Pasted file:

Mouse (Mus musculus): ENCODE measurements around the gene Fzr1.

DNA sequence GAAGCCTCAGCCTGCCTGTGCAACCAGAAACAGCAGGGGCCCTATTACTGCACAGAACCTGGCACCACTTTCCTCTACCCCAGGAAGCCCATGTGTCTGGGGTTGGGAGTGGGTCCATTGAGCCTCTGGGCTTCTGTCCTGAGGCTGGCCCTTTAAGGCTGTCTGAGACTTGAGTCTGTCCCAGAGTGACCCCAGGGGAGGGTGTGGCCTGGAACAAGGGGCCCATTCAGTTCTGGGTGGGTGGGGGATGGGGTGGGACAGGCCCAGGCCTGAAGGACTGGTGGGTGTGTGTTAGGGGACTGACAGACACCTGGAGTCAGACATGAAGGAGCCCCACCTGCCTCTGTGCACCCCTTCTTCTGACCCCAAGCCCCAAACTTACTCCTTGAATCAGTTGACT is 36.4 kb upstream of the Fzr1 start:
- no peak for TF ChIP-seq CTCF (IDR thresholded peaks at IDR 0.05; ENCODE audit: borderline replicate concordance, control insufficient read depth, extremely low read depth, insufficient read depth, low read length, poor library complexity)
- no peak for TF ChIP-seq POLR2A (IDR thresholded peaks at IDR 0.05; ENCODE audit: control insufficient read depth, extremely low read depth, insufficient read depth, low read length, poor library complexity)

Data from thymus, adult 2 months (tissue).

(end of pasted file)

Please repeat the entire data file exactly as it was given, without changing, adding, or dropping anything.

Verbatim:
Mouse (Mus musculus): ENCODE measurements around the gene Fzr1.

DNA sequence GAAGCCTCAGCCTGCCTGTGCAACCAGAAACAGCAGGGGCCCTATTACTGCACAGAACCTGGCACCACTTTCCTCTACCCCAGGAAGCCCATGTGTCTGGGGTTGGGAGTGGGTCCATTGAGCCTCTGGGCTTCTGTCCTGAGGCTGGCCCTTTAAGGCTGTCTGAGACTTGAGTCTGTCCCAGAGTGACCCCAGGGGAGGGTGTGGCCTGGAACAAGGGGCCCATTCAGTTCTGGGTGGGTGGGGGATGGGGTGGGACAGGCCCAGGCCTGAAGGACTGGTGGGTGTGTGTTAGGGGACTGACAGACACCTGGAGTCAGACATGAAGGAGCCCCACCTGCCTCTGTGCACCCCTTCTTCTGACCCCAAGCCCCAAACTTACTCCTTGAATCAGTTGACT is 36.4 kb upstream of the Fzr1 start:
- no peak for TF ChIP-seq CTCF (IDR thresholded peaks at IDR 0.05; ENCODE audit: borderline replicate concordance, control insufficient read depth, extremely low read depth, insufficient read depth, low read length, poor library complexity)
- no peak for TF ChIP-seq POLR2A (IDR thresholded peaks at IDR 0.05; ENCODE audit: control insufficient read depth, extremely low read depth, insufficient read depth, low read length, poor library complexity)

Data from thymus, adult 2 months (tissue).